Ted Neeley: A conversation with Jesus Christ
‘Jesus Christ Superstar’ takes stage at the Civic Theatre this weekend
Published Thursday, 14-Jan-2010 in issue 1151
Jesus Christ Superstar, the first masterpiece from the legendary writing team of Tim Rice and Andrew Lloyd Webber, exploded onto the scene in 1971 changing the world of musical theatre forever. With a score of amazing songs – I Don’t Know How to Love Him, Hosanna, Everything’s Alright, What’s the Buzz, Superstar, and Heaven on Their Mind, this original groundbreaking production starring Ted Neeley in the title role is as relevant and timeless as ever.
Neeley took time out of his busy touring schedule to chat with the Gay & Lesbian Times about his defining role as Jesus, the religious tenor of today’s society and Jesus’ views on same-sex marriage.
Gay and Lesbian Times: What’s it like to reach such a wide array of audiences with Jesus Christ Superstar?
Ted Neeley: It’s an honor for me and I can’t tell you how good it feels to talk to people after the show and somebody will come up to me with tears in their eyes and say what a great experience they just had and I’ll say, ‘Have you seen this show before?’ And they’ll say, ‘No that’s the first time I’ve ever been to a theatre production.’ Something about this show brings them out.
GLT: Yet, this production was originally considered sacrilegious.
TN: To say it quite gently yes. ‘Ultimate blasphemy’ is what they called it.
GLT: What’s it like to be part of a production that goes against the grain?
TN: Quite honestly it was the ‘boo’ that kept us alive. The reason I throw out ultimate blasphemy, is that for those who got to be in that very first Broadway production its what we heard. And it wasn’t that there was a couple folks that were saying, ‘boo boo boo.’ We would go to the theater at night and have to fight our way through picket lines to get in to go to work. Not a couple guys just around the block at 51st and Broadway, but entire demonstrations.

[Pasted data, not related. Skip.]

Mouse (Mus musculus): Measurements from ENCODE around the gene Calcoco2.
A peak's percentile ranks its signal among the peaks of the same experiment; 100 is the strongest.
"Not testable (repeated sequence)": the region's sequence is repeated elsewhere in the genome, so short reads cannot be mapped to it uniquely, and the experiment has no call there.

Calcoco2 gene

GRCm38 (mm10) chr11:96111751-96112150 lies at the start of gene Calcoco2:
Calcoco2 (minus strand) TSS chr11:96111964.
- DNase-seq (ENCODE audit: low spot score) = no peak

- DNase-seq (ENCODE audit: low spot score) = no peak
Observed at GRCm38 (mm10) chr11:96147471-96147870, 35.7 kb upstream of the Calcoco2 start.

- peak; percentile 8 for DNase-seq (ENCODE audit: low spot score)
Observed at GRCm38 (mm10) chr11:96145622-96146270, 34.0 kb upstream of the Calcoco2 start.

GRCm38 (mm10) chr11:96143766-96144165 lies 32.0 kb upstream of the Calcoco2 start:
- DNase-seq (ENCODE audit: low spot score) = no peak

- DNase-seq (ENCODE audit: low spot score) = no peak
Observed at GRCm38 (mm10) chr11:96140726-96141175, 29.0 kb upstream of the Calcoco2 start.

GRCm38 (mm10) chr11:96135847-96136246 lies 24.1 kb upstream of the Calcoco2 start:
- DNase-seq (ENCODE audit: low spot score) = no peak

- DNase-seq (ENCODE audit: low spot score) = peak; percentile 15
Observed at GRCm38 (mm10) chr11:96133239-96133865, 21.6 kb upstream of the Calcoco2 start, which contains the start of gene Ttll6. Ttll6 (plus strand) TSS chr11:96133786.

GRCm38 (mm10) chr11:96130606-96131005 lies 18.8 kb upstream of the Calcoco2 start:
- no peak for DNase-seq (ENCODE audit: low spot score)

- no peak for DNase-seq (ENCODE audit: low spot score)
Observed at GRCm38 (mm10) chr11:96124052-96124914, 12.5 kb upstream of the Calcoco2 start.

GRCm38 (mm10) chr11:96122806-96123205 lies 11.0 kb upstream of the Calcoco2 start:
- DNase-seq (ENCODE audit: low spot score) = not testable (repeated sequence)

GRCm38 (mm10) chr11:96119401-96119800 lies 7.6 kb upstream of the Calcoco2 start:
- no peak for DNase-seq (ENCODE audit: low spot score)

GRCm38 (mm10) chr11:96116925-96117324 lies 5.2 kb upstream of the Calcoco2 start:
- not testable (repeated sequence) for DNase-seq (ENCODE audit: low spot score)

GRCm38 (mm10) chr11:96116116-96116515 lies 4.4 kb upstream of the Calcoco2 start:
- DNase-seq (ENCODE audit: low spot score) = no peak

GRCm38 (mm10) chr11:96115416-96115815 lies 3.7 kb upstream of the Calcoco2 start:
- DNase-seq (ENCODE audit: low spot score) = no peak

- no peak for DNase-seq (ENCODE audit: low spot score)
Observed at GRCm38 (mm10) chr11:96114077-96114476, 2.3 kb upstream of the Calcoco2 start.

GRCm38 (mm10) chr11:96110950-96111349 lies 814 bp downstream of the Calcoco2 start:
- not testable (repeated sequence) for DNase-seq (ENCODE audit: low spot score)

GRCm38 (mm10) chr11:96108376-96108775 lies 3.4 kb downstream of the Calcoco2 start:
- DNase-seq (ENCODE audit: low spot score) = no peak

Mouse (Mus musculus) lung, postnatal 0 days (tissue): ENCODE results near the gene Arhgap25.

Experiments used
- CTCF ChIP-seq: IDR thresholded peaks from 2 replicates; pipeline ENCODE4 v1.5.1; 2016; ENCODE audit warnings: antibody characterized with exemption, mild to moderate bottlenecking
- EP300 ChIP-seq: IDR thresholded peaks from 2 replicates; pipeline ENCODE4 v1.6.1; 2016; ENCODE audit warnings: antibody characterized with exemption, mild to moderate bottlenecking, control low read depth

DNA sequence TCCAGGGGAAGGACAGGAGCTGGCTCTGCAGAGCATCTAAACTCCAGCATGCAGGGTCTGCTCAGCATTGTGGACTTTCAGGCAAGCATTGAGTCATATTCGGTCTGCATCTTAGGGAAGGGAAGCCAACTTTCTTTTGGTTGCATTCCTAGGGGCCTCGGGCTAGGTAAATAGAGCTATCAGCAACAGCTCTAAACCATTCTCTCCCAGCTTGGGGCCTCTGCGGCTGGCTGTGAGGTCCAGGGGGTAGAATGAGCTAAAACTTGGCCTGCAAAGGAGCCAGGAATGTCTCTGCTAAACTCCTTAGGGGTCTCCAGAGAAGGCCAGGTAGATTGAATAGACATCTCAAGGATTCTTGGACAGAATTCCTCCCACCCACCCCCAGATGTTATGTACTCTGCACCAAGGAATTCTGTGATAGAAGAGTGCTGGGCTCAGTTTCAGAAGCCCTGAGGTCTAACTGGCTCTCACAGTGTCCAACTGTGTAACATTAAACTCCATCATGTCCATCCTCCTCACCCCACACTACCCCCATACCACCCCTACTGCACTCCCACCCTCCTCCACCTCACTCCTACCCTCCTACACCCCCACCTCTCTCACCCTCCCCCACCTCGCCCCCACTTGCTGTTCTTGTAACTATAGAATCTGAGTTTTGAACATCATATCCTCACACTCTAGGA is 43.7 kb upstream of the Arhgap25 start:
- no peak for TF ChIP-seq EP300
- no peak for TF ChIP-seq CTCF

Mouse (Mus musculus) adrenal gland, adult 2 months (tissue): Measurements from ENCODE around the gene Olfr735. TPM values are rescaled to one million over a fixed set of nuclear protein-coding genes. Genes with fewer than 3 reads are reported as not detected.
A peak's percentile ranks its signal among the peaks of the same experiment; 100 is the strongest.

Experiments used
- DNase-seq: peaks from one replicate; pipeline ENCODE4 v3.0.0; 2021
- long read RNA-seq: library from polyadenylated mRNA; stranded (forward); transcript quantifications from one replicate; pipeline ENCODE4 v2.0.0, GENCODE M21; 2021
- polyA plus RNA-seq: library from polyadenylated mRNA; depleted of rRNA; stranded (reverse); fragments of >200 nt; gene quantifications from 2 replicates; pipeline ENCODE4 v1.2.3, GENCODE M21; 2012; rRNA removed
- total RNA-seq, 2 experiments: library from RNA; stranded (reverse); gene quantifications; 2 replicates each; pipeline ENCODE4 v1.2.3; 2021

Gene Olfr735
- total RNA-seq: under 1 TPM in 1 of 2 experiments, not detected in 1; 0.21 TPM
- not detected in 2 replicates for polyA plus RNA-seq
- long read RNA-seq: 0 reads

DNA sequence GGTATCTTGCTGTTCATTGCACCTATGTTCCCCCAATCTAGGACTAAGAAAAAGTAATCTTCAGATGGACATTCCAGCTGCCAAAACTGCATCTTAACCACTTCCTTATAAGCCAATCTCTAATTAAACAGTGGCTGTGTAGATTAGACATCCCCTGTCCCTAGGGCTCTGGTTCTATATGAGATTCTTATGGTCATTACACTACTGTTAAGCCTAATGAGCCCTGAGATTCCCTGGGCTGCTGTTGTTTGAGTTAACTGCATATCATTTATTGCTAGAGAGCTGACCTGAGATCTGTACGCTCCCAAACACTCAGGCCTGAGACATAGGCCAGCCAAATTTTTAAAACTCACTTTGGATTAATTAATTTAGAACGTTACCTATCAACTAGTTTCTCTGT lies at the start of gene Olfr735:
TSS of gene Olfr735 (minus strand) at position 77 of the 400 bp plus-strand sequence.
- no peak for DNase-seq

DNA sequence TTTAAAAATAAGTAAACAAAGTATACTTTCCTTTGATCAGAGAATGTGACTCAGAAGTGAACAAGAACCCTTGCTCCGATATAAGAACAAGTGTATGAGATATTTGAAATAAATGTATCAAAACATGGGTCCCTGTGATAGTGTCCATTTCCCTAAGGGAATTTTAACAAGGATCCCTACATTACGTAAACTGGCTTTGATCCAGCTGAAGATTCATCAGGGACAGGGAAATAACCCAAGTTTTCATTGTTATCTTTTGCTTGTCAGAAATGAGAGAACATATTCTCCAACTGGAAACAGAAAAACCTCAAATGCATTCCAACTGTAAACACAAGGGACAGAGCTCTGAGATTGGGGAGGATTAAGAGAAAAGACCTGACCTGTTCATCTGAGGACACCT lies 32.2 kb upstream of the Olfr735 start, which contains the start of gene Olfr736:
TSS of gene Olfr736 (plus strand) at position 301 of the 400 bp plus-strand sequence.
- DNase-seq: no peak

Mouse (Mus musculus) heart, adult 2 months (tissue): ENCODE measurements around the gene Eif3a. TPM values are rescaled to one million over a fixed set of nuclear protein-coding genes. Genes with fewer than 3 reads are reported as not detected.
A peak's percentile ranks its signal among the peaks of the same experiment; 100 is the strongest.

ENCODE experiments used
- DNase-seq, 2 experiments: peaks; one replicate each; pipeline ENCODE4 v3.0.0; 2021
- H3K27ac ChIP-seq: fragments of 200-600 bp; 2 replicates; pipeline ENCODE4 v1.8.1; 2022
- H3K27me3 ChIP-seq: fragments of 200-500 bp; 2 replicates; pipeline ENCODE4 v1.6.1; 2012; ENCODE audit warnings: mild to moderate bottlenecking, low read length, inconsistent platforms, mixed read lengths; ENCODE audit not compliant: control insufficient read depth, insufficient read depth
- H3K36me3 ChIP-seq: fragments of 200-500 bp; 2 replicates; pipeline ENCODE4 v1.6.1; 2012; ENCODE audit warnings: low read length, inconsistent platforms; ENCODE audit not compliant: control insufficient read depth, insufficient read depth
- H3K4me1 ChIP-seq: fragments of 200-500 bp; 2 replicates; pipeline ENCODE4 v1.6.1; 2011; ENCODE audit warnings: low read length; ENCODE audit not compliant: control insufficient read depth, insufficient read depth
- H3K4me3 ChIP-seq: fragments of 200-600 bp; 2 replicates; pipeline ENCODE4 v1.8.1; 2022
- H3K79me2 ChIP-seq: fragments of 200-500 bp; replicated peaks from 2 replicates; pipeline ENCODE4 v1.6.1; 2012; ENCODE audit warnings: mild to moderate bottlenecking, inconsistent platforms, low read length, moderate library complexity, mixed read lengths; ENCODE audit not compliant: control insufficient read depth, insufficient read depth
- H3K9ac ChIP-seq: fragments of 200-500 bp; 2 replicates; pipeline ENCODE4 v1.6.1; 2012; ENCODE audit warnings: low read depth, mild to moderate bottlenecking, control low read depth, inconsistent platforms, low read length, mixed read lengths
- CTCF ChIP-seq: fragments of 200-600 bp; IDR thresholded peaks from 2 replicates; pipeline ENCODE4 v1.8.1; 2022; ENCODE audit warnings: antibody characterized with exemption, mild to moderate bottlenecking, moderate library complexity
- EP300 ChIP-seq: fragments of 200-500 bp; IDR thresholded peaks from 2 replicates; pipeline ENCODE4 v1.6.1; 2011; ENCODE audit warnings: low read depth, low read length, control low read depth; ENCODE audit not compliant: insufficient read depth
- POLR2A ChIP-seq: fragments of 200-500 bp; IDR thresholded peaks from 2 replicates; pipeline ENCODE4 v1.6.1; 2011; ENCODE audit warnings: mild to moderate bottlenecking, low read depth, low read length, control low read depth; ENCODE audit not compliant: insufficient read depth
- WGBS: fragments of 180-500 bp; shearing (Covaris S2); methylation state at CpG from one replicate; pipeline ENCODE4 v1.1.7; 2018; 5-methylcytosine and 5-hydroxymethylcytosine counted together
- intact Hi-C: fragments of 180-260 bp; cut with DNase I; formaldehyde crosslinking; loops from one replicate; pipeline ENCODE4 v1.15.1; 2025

Ironically, Mark Hellinger Theatre in New York, two years after Superstar left the facility it became a church. It’s been a church ever since. Yet, we had to fight our way to get in. When I would walk past the people I would say, ‘Have you seen the show?’ and of course the answer was no and I would say well would you please come in as my guest, watch the show, talk to me afterwards, tell me about that which you take issue and maybe we can address it. Those who would come in loved it. Never once did I get a negative response from anyone who had the courage to open the door. Now this many years, we have a complete turnaround almost a 360 to where the people now feel this ultimate blasphemy is in essence spiritual “Sesame Street.” They use it to teach children spirituality, children can relate to the story and the music.
GLT: What are your thoughts on the religious tenor of our society today?
TN: I can go on for hours and hours, I know you don’t want me to.
What I’m bothered with now is we as a society are the product of the historical evolution of spirituality becoming religion. If we could plug into spirituality at its base, there would be no bigotry, there would be no war, we would all support each other in our lifestyles, dreams, loves, whatever with complete innocence and understanding. Unfortunately, when religion became organized, God knows how many years ago, it became, forgive me for this it became more like a business as opposed to a way of enjoying your spiritual connection to the universe. That’s what Superstar is, I’ve observed all these years doing this piece because the people who come to see it are people who have all forms of religious beliefs. It has in essence a spiritual universality. It’s a universal spirituality that brings people together to see this show and whether you believe in some form of religion or not, you can still enjoy what it has to say because damn right it is brilliant what end to the last seven days in the life of a man called Jesus Christ looks at Jesus as a man. With his misunderstandings and insecurities and wondering if he can be committed to what he said he was going to do and seeing all the foibles of life and wondering what to do and not wanting to die and there you go. Thank God for Norman Jewison, who directed the film, he gave us a visual of the humanity of the human inside of Jesus Christ the man and that’s why it’s still there
GLT: The film was shot in Israel. What was it like to be working in Israel, the very place the story takes place?